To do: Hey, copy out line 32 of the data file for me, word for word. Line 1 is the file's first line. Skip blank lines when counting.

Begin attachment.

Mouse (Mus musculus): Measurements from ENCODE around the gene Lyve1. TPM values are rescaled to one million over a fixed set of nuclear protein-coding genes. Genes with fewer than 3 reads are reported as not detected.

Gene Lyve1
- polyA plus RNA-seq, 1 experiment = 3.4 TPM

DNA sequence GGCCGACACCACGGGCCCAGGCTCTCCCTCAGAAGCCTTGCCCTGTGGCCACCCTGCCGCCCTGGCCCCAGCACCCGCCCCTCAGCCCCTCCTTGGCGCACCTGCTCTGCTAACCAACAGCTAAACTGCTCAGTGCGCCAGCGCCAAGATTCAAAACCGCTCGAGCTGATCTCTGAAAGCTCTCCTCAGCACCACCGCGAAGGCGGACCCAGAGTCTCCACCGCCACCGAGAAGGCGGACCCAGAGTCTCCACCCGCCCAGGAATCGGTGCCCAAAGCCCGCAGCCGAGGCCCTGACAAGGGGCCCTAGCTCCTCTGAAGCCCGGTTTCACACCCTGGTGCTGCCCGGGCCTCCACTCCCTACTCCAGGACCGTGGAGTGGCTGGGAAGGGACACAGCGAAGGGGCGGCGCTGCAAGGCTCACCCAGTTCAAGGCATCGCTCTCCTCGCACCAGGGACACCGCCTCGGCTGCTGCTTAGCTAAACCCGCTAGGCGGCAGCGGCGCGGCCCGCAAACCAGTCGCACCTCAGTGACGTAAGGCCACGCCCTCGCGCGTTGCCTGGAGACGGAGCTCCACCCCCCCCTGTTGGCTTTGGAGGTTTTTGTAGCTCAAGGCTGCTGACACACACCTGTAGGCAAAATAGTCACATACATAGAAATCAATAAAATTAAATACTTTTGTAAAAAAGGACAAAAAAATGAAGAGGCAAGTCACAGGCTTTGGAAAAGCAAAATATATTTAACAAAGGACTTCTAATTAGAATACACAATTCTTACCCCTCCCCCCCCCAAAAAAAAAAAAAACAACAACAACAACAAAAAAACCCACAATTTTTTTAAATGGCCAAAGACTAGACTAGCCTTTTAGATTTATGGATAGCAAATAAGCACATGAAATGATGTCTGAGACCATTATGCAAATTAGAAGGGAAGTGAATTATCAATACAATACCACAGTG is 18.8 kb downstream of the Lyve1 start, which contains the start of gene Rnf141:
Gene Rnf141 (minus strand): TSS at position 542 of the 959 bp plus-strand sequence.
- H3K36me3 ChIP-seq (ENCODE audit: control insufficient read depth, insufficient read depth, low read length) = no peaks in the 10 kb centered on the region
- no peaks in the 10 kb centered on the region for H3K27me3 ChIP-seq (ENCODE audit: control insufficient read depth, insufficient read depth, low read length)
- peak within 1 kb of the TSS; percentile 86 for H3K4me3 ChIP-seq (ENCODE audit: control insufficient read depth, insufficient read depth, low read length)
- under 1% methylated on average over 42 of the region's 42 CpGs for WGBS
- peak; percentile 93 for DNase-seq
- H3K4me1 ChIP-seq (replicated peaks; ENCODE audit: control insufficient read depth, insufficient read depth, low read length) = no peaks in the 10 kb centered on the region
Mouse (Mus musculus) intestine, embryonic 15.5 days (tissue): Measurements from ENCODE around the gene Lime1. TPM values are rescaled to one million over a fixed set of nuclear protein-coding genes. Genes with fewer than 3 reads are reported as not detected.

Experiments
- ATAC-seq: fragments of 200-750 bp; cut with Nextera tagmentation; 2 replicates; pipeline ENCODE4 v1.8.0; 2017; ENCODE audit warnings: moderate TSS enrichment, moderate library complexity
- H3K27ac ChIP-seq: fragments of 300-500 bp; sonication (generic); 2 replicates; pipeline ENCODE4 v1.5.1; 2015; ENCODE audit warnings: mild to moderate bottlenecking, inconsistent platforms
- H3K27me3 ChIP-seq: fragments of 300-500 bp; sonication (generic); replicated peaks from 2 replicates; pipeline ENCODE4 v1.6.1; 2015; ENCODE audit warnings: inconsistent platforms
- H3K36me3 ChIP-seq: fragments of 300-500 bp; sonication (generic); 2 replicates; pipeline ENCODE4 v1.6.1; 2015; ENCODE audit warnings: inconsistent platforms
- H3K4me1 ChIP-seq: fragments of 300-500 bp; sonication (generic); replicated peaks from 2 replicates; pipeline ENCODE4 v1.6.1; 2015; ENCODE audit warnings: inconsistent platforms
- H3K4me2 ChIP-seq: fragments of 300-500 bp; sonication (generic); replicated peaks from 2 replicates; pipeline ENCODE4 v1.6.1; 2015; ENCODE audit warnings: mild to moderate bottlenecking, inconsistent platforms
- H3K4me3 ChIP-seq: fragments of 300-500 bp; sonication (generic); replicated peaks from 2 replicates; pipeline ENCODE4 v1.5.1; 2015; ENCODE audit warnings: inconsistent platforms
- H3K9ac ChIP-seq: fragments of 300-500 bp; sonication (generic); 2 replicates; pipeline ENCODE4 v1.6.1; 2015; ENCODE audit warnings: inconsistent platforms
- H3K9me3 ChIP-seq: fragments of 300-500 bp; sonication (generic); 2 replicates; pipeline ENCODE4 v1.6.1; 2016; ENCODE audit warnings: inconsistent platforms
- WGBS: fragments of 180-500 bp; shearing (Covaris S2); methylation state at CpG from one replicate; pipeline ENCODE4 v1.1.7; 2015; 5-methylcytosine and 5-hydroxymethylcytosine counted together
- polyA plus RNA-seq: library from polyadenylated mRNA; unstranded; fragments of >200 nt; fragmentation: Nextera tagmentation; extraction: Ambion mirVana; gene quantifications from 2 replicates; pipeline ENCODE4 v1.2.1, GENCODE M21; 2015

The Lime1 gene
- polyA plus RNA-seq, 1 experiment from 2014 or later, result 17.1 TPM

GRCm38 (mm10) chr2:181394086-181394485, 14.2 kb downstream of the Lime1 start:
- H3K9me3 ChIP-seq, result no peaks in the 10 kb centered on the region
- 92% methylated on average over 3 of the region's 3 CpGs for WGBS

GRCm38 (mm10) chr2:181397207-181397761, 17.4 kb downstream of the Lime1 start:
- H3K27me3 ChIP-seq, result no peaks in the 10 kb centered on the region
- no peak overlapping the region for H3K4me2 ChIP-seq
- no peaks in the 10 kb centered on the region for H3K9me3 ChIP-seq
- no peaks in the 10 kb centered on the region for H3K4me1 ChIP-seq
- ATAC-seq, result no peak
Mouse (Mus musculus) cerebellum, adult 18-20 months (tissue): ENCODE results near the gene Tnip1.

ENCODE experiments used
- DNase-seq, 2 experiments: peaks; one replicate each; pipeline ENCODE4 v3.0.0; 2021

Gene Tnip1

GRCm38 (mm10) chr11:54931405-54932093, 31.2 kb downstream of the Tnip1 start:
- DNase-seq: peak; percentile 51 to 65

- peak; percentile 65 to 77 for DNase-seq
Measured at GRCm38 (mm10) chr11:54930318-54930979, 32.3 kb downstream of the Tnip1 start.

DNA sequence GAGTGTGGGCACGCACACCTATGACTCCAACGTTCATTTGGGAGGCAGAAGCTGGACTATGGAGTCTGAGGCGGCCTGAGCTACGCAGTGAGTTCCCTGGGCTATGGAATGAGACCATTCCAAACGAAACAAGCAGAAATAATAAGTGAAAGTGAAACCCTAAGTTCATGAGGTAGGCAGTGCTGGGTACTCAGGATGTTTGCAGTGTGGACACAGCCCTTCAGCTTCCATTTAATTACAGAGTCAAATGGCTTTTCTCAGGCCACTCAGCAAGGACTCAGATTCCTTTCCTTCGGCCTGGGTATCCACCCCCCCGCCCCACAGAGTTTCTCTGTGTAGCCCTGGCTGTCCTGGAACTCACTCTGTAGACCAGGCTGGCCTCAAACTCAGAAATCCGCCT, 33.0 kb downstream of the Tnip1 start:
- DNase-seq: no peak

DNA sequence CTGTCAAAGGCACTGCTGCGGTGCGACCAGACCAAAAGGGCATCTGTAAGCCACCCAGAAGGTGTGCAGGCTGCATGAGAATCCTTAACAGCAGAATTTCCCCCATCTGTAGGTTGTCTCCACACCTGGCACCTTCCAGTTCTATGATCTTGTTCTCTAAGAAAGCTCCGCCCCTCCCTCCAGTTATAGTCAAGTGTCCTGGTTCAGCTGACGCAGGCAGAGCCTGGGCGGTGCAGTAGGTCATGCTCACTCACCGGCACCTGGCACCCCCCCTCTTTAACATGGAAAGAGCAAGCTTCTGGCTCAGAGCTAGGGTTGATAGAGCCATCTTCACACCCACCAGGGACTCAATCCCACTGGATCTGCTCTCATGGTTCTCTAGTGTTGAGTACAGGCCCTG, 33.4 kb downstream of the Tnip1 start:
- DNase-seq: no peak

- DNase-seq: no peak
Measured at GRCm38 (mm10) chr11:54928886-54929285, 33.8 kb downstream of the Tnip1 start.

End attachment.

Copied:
- no peak overlapping the region for H3K4me2 ChIP-seq